With help from human genes, cows can now make enhanced milk with health-promoting properties that resemble those of human breast milk.
The development is an incremental advance in a long-standing goal to produce transgenic milk with nutraceutical powers, said an expert in the field. Still, the new study brings scientists another step closer to finding a safe and easy way of making milk that could battle debilitating diarrhea in millions of children in the developing world.
Eventually, the research might also help people with Crohn's Disease, Irritable Bowel Syndrome and other gastrointestinal problems.
And while some headlines have touted the discovery as a way to get human breast milk out of the udders of dairy cows, this kind of transgenic milk is still far more cow-like than human-like. It simply contains a boosted level of beneficial enzymes, much like the milk that human mothers produce.
"The cows are making cow's milk that has a human protein in it," said James Murray, a geneticist in the animal science department at the University of California, Davis, who has done similar work with goats but was not affiliated with the new study. "To say it is more like human milk is stretching it a little bit. I think that's misleading. It also just plays into the fears of people who are opposed to it."
Human breast milk is known to have a number of beneficial qualities for babies. It helps their gastrointestinal tracts develop and mature. It aids in the development of a beneficial population of bacteria in their guts. And it raises the levels of anti-inflammatory molecules in their bodies, making them better able to resist infections.
A countless number of nutrients and other components combine to make breast milk so healthful for babies. But scientists working decades ago zeroed in on two enzymes. Called lysozyme and lactoferrin, both contribute to the antimicrobial and anti-inflammatory powers of human milk. And both are far more abundant in human milk than in the milk of other animals.
There is, for example, 3,000 times more lysozyme in human milk than in cow's milk. Levels are 1,600 times higher in human milk than in goat's milk.
Some 20 years ago, researchers managed to isolate the genes that make these enzymes. Then, they began putting the genes into ruminants, with the goal of getting the animals to produce enzyme-enhanced milk.
Among other advances, scientists have already engineered cows that secrete extra lactoferrin into their milk. And Davis' group has developed transgenic goats that have 270 times more lysozyme in their milk than normal. His team has also fed their transgenic goat milk to young pigs -- equivalent in age to human preschoolers -- and documented improved gastrointestinal health as a result.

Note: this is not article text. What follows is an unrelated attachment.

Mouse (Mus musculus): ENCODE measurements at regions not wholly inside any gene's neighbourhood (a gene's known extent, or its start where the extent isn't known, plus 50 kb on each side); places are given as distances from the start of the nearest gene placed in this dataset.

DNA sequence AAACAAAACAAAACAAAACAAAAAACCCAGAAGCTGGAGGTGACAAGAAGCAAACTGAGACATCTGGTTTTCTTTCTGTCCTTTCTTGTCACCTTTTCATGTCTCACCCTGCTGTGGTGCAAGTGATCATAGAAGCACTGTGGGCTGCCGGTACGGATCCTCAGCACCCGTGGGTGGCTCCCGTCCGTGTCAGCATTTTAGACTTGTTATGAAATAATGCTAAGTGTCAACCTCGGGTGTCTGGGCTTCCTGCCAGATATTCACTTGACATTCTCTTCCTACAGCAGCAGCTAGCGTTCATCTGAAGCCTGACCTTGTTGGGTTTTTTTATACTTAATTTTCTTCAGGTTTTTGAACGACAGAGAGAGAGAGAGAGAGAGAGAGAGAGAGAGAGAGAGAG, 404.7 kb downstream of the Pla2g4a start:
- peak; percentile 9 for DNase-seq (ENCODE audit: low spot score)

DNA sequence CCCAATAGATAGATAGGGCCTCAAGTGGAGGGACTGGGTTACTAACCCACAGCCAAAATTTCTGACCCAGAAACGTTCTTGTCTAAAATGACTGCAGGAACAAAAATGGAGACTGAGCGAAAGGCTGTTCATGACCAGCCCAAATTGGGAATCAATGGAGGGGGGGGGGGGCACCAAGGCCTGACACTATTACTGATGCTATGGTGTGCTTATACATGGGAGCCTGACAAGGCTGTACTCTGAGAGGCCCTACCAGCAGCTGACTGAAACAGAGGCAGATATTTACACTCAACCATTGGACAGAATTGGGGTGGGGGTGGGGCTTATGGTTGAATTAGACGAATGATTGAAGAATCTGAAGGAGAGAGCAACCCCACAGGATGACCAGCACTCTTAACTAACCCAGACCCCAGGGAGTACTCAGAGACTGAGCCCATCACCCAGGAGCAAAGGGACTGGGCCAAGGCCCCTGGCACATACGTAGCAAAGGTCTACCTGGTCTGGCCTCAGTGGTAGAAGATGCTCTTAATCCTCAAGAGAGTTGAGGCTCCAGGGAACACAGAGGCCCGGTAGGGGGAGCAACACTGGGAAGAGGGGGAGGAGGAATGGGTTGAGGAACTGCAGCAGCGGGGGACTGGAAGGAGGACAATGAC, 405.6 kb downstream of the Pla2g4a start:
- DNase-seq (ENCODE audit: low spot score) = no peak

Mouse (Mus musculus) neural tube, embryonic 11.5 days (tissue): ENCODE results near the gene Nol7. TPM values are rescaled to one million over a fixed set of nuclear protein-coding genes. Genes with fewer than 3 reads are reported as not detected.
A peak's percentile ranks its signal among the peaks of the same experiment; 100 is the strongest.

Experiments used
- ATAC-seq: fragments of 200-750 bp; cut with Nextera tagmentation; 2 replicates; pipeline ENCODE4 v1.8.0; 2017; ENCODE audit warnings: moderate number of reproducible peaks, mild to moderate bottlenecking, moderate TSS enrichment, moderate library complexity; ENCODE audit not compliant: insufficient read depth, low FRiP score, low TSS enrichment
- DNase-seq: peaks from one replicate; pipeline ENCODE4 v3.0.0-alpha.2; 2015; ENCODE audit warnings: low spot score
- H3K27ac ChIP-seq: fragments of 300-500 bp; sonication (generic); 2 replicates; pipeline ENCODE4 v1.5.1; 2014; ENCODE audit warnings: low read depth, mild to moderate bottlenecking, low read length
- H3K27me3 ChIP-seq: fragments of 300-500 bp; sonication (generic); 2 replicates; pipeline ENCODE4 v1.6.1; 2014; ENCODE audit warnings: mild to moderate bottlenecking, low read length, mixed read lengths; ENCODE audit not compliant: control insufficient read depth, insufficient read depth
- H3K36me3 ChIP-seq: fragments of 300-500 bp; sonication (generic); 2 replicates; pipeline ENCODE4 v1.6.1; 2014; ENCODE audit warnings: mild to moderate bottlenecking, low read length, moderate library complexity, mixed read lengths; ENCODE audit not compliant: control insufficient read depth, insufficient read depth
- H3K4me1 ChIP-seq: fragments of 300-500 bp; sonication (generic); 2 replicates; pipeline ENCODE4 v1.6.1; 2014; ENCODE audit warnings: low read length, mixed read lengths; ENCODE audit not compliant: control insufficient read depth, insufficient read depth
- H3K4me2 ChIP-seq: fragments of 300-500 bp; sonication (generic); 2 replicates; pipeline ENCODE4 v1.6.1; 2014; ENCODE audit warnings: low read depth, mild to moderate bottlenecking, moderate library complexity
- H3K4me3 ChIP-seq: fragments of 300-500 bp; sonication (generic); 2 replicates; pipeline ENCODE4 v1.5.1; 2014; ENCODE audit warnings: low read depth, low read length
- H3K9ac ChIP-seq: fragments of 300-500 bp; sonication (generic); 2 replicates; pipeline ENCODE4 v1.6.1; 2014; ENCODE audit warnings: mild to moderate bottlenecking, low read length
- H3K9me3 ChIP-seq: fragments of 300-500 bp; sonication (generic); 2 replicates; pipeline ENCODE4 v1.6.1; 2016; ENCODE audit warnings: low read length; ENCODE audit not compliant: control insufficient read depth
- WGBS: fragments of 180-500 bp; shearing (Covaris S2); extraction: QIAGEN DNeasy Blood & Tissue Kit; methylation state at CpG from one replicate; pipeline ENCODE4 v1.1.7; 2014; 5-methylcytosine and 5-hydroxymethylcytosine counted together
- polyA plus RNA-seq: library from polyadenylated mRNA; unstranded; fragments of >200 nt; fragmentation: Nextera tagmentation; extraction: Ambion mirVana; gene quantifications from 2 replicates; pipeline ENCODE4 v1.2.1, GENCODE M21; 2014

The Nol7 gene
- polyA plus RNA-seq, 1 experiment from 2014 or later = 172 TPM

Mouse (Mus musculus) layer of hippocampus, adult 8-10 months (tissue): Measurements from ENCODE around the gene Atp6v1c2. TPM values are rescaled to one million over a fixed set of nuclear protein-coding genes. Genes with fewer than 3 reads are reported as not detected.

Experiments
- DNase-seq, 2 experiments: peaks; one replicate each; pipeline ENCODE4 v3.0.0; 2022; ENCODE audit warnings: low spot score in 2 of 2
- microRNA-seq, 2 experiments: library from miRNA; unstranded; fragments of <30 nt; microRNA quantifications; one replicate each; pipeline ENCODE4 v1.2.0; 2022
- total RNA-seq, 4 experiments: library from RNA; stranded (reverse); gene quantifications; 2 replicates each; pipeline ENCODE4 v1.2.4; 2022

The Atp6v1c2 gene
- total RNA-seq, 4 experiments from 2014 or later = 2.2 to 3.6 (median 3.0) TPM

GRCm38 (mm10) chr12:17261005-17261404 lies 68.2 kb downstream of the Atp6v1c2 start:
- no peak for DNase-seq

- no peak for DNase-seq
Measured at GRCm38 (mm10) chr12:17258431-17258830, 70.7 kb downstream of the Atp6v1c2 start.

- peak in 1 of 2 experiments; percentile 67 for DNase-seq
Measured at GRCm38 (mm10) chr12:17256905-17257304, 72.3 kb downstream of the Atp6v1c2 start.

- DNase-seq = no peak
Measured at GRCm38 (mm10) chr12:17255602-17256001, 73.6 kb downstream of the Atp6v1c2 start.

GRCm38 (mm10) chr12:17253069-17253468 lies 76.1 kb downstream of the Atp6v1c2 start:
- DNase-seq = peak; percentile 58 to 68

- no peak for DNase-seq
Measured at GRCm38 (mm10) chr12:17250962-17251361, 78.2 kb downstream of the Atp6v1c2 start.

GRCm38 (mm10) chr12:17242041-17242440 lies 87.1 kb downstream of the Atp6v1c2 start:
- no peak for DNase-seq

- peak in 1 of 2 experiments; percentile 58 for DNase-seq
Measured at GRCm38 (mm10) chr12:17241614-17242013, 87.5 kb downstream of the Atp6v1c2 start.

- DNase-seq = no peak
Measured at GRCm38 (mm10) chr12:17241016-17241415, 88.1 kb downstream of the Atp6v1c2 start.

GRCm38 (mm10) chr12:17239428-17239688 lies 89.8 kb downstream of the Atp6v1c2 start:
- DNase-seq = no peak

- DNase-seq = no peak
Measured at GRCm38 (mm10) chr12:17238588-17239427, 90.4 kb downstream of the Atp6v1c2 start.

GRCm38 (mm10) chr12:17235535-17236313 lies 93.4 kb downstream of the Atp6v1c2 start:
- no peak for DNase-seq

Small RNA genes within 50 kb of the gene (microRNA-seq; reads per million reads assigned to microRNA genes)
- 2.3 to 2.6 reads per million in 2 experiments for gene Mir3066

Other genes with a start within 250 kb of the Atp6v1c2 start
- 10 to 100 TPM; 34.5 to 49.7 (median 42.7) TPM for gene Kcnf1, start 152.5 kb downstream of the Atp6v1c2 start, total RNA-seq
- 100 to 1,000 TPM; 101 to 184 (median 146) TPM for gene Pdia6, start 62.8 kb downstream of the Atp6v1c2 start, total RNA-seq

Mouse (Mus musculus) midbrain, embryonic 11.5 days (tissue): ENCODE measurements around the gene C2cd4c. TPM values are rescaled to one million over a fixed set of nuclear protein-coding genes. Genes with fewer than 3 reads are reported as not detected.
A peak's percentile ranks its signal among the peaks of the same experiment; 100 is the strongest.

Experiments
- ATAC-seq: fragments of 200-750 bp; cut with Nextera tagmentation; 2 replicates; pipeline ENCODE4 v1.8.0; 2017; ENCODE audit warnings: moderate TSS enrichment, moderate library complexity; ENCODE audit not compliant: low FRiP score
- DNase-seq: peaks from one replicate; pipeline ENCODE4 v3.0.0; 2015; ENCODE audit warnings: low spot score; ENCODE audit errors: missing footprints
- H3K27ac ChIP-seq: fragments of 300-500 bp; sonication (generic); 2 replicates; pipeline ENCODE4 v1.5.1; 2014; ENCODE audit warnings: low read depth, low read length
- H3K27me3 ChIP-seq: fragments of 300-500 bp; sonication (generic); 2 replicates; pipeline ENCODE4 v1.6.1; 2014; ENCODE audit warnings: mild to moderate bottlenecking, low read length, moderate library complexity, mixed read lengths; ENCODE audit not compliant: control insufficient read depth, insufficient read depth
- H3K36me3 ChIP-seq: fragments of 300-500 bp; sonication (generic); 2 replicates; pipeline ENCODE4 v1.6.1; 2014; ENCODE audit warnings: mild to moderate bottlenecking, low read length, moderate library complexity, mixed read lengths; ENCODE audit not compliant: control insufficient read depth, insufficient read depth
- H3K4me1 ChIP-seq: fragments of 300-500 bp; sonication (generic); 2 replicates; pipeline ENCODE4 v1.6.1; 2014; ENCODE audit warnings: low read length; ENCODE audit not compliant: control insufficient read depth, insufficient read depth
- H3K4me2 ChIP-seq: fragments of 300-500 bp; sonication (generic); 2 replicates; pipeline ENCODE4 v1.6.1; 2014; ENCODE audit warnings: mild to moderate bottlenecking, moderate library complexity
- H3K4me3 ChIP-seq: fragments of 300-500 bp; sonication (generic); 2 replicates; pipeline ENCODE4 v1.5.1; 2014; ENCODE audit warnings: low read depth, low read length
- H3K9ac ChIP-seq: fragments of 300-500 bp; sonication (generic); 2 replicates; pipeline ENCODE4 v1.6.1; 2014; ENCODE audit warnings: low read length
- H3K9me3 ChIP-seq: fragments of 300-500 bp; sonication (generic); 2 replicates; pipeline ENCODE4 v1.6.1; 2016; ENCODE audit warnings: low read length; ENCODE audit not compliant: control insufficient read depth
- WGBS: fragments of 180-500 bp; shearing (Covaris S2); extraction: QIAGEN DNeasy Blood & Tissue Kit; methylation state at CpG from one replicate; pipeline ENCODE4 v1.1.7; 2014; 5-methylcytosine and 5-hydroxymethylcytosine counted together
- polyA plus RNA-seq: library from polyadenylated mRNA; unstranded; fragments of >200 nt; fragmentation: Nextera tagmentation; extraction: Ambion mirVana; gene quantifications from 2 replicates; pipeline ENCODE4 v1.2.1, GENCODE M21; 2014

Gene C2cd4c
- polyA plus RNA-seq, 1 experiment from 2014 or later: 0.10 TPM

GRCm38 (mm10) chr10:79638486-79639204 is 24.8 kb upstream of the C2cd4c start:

For the new study, Ning Li, of China Agricultural University in Beijing, and colleagues used standard genetic cloning techniques. They began with easy-to-acquire human genes that both make lysozyme and regulate its expression. They put those genes into cow cells, and they created embryos that contained those genes in their mammary glands.
The study yielded 17 healthy adult cattle that secreted 25 times more lysozyme into their milk than normal cows do, the researchers reported in the journal PLoS One.
"To our knowledge, this is the first study that resulted in the production of a herd of cloned transgenic cattle that expressed" the lysozyme gene in their milk, the researchers wrote. "It is fulfilled the conception of humanizing the bovine milk."
Five million children contract debilitating diarrhea around the world each year, Murray said, and half of those die from dehydration and related problems. With its gut-focused benefits, transgenic milk might eventually be able to save many of those children. And cows offer a promising factory because they produce such large quantities of milk.
The milk would likely be safe, Murray added. Even with its elevated enzyme levels, two glasses of even the most enhanced transgenic milk still contains far less lysozyme than we swallow in our saliva every day.
Before the milk will ever make it to market, though, researchers will need to conduct clinical studies in animals and people to prove its safety and its ability to heal the gut. For now, the research still has a long way to go, said Steven Miles, professor of medicine and bioethicist at the University of Minnesota, Twin Cities.
"This is very much a halfway technology," Miles said. "Human milk contains an enormous number of proteins that are beneficial. To highlight one particular protein -- in this case the lysozyme as justifying any kind of substitution of cow's milk for human milk would be a pretty reckless thing to do."
While transgenic technologies hold plenty of promise, he added, there are also risks that need to be considered. And in this case of milk, he thinks nature still has a leg up on genetic engineering.
"They're not producing human milk, they're producing a product that is inferior to human milk," Miles said.
© 2012 Discovery Channel